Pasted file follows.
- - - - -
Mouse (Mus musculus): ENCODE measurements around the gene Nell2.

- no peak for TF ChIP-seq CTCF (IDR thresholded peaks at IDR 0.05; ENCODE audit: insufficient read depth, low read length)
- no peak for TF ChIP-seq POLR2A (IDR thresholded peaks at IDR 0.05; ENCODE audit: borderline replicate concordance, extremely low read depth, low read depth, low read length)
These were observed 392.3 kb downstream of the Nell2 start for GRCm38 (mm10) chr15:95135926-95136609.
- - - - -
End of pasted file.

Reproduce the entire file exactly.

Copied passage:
Mouse (Mus musculus): ENCODE measurements around the gene Nell2.

- no peak for TF ChIP-seq CTCF (IDR thresholded peaks at IDR 0.05; ENCODE audit: insufficient read depth, low read length)
- no peak for TF ChIP-seq POLR2A (IDR thresholded peaks at IDR 0.05; ENCODE audit: borderline replicate concordance, extremely low read depth, low read depth, low read length)
These were observed 392.3 kb downstream of the Nell2 start for GRCm38 (mm10) chr15:95135926-95136609.